Baldwin football coach comments on new rules
BALDWIN - The Michigan High School Athletic Association made some key rule changes on football at its recent representative council meeting and Baldwin coach Robert Watkins offered his thoughts.
Rules changes in football approved by the Council and recommended by the MHSAA committee for the sport was aimed to create more opportunities, especially for programs struggling to field teams at multiple levels.
In football, while an athlete may still play only four quarters in one day, that athlete may play in up to five quarters per week. The change will allow athletes to contribute to both varsity and subvarsity teams simultaneously, potentially bolstering numbers and opportunities to retain those squads.
"I think it's a good concept, especially if you're dealing with small numbers," Watkins said. "We ran into this last year. We had to decide if we'd have a varsity or JV season. We had some freshmen and sophomores who couldn't play varsity and some who could go either way. We ended going to varsity because we had more of the upperclassmen.
"If your school is fortunate enough to have both varsity and JV it's a great concept. If you don't have the numbers, it doesn't matter because you'll only have one team."
The Council OKed a Football Committee recommendation extending the running clock when a team leads its opponent by 50 points to both the first and second halves of a game; the 50-point running clock stops only for player injuries and previously was used only during the second half. The 35-point running clock used during the second half, with stoppages also for penalty enforcement, scoring plays and called timeouts, will remain in effect if the differential dips below 50 and until it reaches 50 points again.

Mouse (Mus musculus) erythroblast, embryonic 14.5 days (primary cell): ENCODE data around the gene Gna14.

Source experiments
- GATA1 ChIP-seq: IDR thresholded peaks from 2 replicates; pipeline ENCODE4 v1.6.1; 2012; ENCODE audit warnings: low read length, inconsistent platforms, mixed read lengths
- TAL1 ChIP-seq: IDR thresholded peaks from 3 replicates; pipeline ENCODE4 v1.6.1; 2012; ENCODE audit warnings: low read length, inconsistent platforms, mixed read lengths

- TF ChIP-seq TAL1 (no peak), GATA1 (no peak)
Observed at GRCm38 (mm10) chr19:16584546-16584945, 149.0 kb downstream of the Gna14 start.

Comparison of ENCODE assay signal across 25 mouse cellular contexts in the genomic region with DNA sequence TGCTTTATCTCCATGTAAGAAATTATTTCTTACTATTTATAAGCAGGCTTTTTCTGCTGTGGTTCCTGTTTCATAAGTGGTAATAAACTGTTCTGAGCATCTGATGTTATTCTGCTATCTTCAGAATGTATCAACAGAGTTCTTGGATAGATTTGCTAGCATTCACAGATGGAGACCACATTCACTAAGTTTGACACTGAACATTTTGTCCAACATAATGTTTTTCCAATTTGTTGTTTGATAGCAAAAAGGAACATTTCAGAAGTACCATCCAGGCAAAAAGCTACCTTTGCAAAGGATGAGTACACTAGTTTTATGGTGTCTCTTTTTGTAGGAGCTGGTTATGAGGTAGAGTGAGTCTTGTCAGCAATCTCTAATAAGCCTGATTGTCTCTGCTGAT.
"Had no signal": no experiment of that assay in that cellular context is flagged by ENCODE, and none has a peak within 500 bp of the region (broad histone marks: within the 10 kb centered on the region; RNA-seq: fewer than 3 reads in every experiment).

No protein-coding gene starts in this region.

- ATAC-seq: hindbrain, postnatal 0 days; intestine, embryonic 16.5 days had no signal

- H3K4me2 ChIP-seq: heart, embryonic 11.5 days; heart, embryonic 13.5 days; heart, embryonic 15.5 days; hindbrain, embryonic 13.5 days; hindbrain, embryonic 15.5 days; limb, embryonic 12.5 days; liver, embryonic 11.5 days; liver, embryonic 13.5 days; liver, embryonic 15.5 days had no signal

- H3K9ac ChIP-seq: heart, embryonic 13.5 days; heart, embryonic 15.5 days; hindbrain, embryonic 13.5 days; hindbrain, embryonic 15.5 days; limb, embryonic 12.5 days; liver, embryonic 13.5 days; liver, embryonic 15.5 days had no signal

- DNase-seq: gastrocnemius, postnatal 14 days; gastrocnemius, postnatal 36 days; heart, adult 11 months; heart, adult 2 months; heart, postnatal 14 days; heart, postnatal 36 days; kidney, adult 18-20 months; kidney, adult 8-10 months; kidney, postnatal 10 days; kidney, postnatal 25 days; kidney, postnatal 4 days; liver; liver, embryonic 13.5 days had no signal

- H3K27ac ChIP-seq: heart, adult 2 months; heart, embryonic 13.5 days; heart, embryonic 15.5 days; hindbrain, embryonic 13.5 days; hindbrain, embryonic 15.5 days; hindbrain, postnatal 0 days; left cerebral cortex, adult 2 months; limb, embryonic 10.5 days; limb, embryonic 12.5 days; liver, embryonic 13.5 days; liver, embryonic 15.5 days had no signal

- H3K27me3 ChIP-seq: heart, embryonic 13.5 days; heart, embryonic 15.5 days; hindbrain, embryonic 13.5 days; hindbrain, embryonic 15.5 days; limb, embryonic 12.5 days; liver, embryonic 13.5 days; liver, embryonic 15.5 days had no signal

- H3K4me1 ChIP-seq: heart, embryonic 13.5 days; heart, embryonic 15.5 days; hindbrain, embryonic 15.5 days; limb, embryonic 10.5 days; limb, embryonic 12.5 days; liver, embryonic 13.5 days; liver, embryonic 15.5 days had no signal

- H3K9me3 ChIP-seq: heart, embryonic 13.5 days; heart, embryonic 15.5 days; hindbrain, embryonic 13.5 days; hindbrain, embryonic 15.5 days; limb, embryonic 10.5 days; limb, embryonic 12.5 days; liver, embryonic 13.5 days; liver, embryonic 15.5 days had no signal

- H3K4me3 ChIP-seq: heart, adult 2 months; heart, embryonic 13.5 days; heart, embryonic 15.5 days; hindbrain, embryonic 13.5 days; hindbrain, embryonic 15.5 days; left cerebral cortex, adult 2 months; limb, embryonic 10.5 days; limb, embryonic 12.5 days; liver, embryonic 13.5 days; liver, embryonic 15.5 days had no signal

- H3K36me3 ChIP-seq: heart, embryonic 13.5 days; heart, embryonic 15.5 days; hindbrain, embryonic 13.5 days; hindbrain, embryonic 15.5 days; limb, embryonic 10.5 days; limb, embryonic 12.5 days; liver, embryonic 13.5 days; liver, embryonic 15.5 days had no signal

"We've been on both ends of the spectrum," Watkins said. "Every time we played last year and the year before, the first quarter we matched well with anybody. If you don't' have the numbers, we start seeing fatigue set in. The only bad thing for the team with numbers is you have to figure out when you can get your kids in."
The council also approved allowing schools 15 summer dates of non-mandatory contact with an unlimited number of players (wearing helmets only). Schools may use these dates as they see fit, but of these 15 only seven dates may be used for 7-on-7 competition against other teams. This also eliminates the previous allowance for a camp.
"It all depends on your numbers," Watkins said. "If your team is large enough, this would be a benefit. If not, all you end up doing is using those days to give them extra opportunities so by the time the season starts the first of August, everybody will just roll right in.
"Anything they're doing is geared toward safety. When you so something for the safety of the kids, I'm all for it."